The goal of the Less Commonly Taught and Indigenous Languages Partnership, funded by the Andrew W. Mellon Foundation, is to create sustainable models for language instruction. We hope to transform the way LCTLs have been traditionally taught by leveraging cutting edge research and advances in instructional technology so that more students, across more institutions, achieve at least intermediate high proficiency in more LCTLs. LCTL courses have historically faced a variety of economic, logistical, or personnel-related challenges. This project attempts to bring together language specialists in a variety of LCTLs to develop sustainable models for language instruction and is designed to provide the pedagogical flexibility needed to respond effectively to the context of teaching for a given language.

The grant is facilitated by the Center for Language Teaching Advancement (CeLTA) at Michigan State University on behalf of the Big Ten Academic Alliance (formerly the Committee on Institutional Cooperation, or CIC).

LCTL Partnership Cycle 2

In 2019, Michigan State University was awarded a $2.5 million grant from the Andrew W. Mellon Foundation, for a four-year cycle from September 2019 to August 2023. This cycle of the LCTL Partnership will support further development in the research and teaching of LCTLs, with an emphasis on Indigenous languages.

The United Nations declared 2019 the International Year of Indigenous Languages, and a major focus of this grant is to promote Indigenous languages through collaborative research and curricular work with Indigenous communities. In order to do this work, the current grant cycle will expand to support Anishinaabemowin (Ojibwe), which is an Indigenous language spoken in the Michigan area and Great Lakes region. The LCTL Partnership will develop an Anishinaabemowin program that will serve the needs of Michigan’s Indigenous nations as well as establish a model for other Indigenous language instruction rooted within Indigenous communities and aligned with Indigenous knowledge systems.

The LCTL Partnership also will use the Mellon funding to continue to develop additional courses in Hebrew and Portuguese, while continuing to promote already-developed materials in Swahili and Hindi.

In this grant cycle, we propose to carry out the following major activities:

  • Develop and promote proficiency-based language courses.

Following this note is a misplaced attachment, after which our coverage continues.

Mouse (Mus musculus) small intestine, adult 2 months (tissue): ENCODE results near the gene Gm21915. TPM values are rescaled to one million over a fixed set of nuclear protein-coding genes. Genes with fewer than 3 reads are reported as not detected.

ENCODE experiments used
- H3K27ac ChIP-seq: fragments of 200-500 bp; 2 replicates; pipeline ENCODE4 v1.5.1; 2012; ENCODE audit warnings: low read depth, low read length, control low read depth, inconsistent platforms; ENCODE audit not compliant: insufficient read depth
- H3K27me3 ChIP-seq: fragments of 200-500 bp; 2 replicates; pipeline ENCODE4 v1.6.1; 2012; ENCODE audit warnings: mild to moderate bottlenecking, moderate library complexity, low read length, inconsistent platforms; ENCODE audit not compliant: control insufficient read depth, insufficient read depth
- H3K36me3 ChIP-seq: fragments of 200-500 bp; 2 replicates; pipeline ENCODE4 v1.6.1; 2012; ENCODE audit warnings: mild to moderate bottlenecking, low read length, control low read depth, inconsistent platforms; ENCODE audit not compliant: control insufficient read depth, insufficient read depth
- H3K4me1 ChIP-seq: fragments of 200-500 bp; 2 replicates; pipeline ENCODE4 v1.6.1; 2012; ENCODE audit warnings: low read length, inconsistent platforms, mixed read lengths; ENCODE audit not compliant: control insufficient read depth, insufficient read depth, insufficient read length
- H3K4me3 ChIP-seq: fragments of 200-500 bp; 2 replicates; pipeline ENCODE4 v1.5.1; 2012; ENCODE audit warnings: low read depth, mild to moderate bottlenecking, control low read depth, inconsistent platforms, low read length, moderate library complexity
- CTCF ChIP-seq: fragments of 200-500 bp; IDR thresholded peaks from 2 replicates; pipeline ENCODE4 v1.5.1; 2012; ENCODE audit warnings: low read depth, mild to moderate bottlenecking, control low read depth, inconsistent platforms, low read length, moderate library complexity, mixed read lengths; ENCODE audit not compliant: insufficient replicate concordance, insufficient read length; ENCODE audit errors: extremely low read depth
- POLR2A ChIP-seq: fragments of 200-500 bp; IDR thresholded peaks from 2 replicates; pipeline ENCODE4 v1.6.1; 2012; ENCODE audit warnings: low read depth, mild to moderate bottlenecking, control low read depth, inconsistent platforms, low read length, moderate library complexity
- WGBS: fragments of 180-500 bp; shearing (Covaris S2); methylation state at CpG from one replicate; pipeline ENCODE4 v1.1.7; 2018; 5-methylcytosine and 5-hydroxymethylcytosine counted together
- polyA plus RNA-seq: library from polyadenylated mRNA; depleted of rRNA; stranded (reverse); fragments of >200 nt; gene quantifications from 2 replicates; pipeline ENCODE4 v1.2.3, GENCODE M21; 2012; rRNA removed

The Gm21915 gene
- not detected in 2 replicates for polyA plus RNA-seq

• Promote and facilitate strategic coordination of LCTL instruction.
  • Develop innovative online courses as open educational resources for two LCTLs (Hebrew and a LCTL with limited institutional support)
  • Promote the existing (Swahili, Hindi, Hebrew) and new proficiency-based open educational resources (OER) across and beyond the Big Ten Academic Alliance.
  • Promote Indigenous languages through participatory collaborative research, pedagogical models, and curricular work which places members of Indigenous language communities at the center as equal partners in the initiative.
  • Acknowledge and support the existing networks and curriculum development of Indigenous language communities. All work with these communities will be guided by project values of equity, transparency, and community.
  • Support professional development and network opportunities for LCTL and Indigenous language instructors.
  • Create research opportunities for existing LCTLs and Indigenous language scholars and students.

Click to read a press release about the project from the College of Arts and Letters at Michigan State.

LCTL Partnership Cycle 1

The first cycle of the grant ($1.2 million) ran from September 2016 through August 2019. Each of the three years had its own goals and foci, building toward the creation of a manual containing curriculum templates, checklists, webinar templates, best practices, and advice from the working groups on this project. This manual can be used for future development of LCTL courses and will support long-term sustainability of the initiative.

In the first year of the project, the goal for development was to create hybrid/online modules targeting advanced students for one selected LCTL and to offer workshops that focus on professional development and the sharing of best practices. Swahili was chosen as the language of initial focus based on input from our partner institutions.

In the second year, the models created in the first year were used to begin development with a second LCTL, Hindi. Implementation and modification of the Swahili curriculum continued, as did professional development.

In the third and final year of the grant, the models of years one and two will be tested with a third LCTL, Hebrew.

CYCLE 1Project Year 1Project Year 2Project Year 3
Language 1 (Swahili)XX
Language 2 (Hindi)XX
Language 3 (Hebrew)X

Click to read a press release about the project from the College of Arts and Letters at Michigan State.

Click to read a commentary from Europe Now about the project, entitled “From Collaboration to Strategic Coordination: Creating LCTL Partnerships Across the Big 10 Academic Alliance.”